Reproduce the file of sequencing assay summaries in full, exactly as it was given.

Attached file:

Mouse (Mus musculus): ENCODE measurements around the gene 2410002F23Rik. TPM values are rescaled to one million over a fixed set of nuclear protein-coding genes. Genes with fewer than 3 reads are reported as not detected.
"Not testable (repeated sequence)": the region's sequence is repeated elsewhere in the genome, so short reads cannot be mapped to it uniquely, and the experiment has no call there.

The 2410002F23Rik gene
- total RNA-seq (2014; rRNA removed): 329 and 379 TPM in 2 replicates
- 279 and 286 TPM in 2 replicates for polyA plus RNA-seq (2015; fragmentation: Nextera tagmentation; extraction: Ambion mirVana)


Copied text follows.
Mouse (Mus musculus): ENCODE measurements around the gene 2410002F23Rik. TPM values are rescaled to one million over a fixed set of nuclear protein-coding genes. Genes with fewer than 3 reads are reported as not detected.
"Not testable (repeated sequence)": the region's sequence is repeated elsewhere in the genome, so short reads cannot be mapped to it uniquely, and the experiment has no call there.

The 2410002F23Rik gene
- total RNA-seq (2014; rRNA removed): 329 and 379 TPM in 2 replicates
- 279 and 286 TPM in 2 replicates for polyA plus RNA-seq (2015; fragmentation: Nextera tagmentation; extraction: Ambion mirVana)